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Subject: regional P phases
From: sean@...........
Date: Tue, 8 Aug 2000 13:29:57 -0500 (CDT)


Regarding multiple P phases for near regional quakes:

These are generally seen for "local" quakes recorded by high-gain
regional networks for events within 100 to 200 km of the station.

They are called Pn, Pg, and P*, and are the result of the P wave
energy propagating along different horizontal layers from the 
hypocenter to the station. Pn is propagating below the Mohorovicic
discontinuity at about 7.76 km/sec, and arrives first. Pg is described
by Jeffreys as propagating in the "granitic" layer below the Conrad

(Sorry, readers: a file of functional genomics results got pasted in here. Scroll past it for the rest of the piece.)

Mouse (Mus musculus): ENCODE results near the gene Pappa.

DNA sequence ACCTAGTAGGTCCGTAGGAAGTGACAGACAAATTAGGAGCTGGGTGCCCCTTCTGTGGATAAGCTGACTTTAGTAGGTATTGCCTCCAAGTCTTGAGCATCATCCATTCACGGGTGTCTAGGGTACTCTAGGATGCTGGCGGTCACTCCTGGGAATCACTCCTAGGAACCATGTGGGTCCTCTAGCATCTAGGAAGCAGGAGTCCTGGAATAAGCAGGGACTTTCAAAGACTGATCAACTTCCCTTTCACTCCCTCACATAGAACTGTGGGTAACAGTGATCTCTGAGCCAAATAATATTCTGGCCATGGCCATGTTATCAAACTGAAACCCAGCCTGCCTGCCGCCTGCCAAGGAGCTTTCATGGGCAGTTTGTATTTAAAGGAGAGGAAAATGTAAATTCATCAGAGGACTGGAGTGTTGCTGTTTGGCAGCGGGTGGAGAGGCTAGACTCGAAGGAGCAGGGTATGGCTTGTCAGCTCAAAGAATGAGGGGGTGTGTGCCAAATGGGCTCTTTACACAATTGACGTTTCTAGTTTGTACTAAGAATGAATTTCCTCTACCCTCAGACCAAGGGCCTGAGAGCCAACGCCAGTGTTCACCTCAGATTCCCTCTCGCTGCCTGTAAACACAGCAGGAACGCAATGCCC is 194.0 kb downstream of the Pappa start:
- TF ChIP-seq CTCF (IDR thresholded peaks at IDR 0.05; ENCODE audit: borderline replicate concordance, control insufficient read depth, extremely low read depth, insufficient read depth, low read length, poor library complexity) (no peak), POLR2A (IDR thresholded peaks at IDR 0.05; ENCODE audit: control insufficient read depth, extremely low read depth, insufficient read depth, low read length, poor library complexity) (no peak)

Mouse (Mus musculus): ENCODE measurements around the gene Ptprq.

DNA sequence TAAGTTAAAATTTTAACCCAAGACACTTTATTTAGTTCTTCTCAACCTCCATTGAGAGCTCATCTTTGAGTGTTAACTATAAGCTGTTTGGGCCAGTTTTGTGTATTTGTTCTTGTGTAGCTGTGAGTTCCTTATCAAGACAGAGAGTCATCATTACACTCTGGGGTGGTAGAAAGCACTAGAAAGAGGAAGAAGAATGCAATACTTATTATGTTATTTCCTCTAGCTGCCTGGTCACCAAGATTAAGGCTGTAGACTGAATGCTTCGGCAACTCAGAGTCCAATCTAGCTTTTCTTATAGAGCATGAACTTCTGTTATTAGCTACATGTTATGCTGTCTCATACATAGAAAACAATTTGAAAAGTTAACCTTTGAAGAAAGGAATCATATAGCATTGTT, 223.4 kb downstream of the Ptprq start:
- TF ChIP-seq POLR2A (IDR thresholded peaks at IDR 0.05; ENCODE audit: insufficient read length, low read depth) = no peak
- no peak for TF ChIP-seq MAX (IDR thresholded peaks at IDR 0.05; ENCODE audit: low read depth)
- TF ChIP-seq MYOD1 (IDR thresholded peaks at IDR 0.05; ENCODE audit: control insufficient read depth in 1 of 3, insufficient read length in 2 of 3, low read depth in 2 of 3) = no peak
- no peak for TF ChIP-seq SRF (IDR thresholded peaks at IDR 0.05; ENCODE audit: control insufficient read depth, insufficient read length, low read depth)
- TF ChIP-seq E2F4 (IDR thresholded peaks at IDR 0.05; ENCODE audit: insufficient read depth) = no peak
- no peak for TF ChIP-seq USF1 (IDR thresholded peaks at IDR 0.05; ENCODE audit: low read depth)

discontinuity at 6.5 km/sec, and P* is in the thin layer above it 
propagating at 5.6 km/sec. Rarely a phase Ps in the sedimentary layer
is seen at 4.7 km/sec.

There are comparable S-phases: Sn at 4.36 km/sec; Sg at 3.74 km/sec;
and S* at 3.36 km/sec. These are generally difficult to observe because
of the surface wave arrivals.

At distances generally greater than about 200 km only Pn is seen, 
since the energy of the other phases is rapidly dispersed. This is the 
usual "P" that we work with. These phases should not be confused with 
the teleseismic phases of deep or distant quakes, like pP or PcP.

A discontinuity is where there is an abrupt change in the velocity
of seismic waves caused by a major change on the rock properties.
The Mohorovicic discontinuity, or Moho, usually lies about 20 km
deep, but is deeper under mountain chains, even old worn down ones
like the Ozark uplift where it is 40 km deep, and shallower under 


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Larry Cochrane <cochrane@..............>